[UCP Books]: The Demon in the Machine: How Hidden Webs of Information Are Solving the Mystery of Life by Paul Davies

 

Praise for the UK edition

 

“Wonderful. . . . Davies is a lucid writer and master storyteller. . . . This is a cracking read.”
—Times


 

“Important and imaginative.”
—Financial Times


 

“Boundary-transcending.”
—Nature


 

“A dizzying tour de force.”
—Times Higher Education


 

“Fascinating. . . . A journey down a mind-blowing rabbit hole. . . . Brain-twisting.”
—Sydney Morning Herald


 

“Brilliantly vivid. . . . Elegant.”
—Guardian


 

“What the pop-sci reader ordered.”
—Physics World

 


“Davies searches for answers beyond the known.”
—New Scientist

 

 


The Demon in the Machine


How Hidden Webs of Information Are Solving the Mystery of Life
 

Paul Davies

 

US Publication Date: October 25, 2019
251 pages | 16 halftones | 6 x 9 | ISBN-13: 978-0-226-66970-0 | Cloth $27.50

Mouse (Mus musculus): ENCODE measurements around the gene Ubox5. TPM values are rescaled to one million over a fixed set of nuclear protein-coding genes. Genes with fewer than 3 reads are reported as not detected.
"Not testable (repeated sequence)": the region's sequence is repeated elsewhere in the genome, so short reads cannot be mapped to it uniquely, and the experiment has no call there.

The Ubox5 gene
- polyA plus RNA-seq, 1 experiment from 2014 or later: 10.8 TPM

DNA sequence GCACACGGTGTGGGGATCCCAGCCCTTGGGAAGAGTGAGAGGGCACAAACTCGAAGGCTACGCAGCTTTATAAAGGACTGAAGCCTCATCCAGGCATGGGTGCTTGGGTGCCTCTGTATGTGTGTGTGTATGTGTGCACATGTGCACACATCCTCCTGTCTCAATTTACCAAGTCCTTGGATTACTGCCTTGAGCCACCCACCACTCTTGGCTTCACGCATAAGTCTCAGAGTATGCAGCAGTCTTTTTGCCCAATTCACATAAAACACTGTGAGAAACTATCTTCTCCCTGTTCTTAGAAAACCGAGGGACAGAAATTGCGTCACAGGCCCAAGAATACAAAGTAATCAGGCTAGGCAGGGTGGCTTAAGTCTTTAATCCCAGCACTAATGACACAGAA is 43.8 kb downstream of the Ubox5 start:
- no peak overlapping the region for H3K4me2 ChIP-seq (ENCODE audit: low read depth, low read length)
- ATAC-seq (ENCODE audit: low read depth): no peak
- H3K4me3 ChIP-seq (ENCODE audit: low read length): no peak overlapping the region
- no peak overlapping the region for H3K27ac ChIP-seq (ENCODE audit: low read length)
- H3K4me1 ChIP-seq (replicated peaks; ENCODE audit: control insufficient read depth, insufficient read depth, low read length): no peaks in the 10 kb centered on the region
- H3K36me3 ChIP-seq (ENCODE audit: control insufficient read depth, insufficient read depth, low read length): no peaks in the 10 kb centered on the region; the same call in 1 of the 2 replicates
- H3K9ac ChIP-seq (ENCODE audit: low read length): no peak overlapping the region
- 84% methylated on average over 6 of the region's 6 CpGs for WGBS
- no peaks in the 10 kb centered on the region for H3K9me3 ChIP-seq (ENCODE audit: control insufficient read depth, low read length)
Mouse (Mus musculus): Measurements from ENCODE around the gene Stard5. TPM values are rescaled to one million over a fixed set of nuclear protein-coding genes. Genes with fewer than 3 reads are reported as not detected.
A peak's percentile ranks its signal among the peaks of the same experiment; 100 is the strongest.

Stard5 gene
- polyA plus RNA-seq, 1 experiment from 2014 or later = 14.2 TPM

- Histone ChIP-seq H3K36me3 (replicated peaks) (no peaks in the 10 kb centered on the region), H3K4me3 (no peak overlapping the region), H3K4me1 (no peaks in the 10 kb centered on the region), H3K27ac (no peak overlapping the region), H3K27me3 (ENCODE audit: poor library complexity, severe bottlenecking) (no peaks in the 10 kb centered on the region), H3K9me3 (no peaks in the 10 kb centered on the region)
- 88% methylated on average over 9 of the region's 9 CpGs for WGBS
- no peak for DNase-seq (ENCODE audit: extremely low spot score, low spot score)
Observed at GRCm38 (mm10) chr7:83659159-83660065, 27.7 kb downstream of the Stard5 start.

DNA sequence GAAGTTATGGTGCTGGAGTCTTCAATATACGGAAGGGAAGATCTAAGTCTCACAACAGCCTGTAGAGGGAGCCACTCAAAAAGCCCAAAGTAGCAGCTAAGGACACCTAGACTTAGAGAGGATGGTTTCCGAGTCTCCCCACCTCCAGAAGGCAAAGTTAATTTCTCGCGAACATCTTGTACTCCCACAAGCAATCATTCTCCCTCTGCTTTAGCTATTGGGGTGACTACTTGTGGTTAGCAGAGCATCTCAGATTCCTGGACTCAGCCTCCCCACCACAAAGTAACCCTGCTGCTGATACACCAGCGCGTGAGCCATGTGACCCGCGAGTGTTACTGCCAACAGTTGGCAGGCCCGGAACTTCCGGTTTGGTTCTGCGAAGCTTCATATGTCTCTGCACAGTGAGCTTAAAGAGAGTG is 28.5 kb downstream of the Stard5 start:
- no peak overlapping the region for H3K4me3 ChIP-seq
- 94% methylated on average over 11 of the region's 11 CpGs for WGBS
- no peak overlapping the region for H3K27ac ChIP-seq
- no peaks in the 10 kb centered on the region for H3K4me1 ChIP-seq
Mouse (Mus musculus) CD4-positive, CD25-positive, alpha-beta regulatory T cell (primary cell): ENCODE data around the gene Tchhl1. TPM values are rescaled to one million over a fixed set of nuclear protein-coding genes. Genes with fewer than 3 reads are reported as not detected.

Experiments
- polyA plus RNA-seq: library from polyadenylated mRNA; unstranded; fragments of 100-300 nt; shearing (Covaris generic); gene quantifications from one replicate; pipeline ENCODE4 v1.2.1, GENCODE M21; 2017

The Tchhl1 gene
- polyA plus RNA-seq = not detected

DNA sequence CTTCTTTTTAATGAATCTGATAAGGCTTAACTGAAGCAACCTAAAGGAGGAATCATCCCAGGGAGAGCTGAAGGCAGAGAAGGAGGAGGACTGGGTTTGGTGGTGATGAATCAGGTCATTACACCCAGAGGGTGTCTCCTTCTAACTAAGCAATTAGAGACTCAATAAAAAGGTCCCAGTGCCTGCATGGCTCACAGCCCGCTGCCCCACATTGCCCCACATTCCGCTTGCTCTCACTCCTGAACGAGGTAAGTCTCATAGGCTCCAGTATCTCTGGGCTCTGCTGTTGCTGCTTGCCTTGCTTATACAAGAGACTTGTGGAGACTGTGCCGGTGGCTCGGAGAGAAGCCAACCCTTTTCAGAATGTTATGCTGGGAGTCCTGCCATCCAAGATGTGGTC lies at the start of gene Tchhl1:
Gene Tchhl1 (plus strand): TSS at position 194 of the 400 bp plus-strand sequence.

An inconvenient reality lies at the heart of modern science: despite dazzling advances in biology, nobody knows what life really is or how it started. The party line is that, for all its amazing properties, life can be explained by known physics and chemistry. But as celebrated theoretical physicist and popular science writer Paul Davies shows us in The Demon in the Machine, this reductive outlook could not be more wrong. Taking us to an interdisciplinary realm so new it has no name, Davies argues that an answer is at last in sight, bound up in the connective tissue that is information. As Davies reveals, while organized information may seem like just an abstract concept, its power heralds the next scientific revolution. Information is in fact the fuel that runs life—and will force us to fundamentally reconsider the nature of life itself.

 


 


Paul Davies is a theoretical physicist, cosmologist, astrobiologist, broadcaster, and bestselling author of more than twenty books. A winner of the prestigious Templeton Prize, he is Regents Professor of physics and director of the Beyond Center for Fundamental Concepts in Science at Arizona State University.
 

Please contact Nicholas Lilly at 773.702.7490 or nlilly@uchicago.edu for more information.

 

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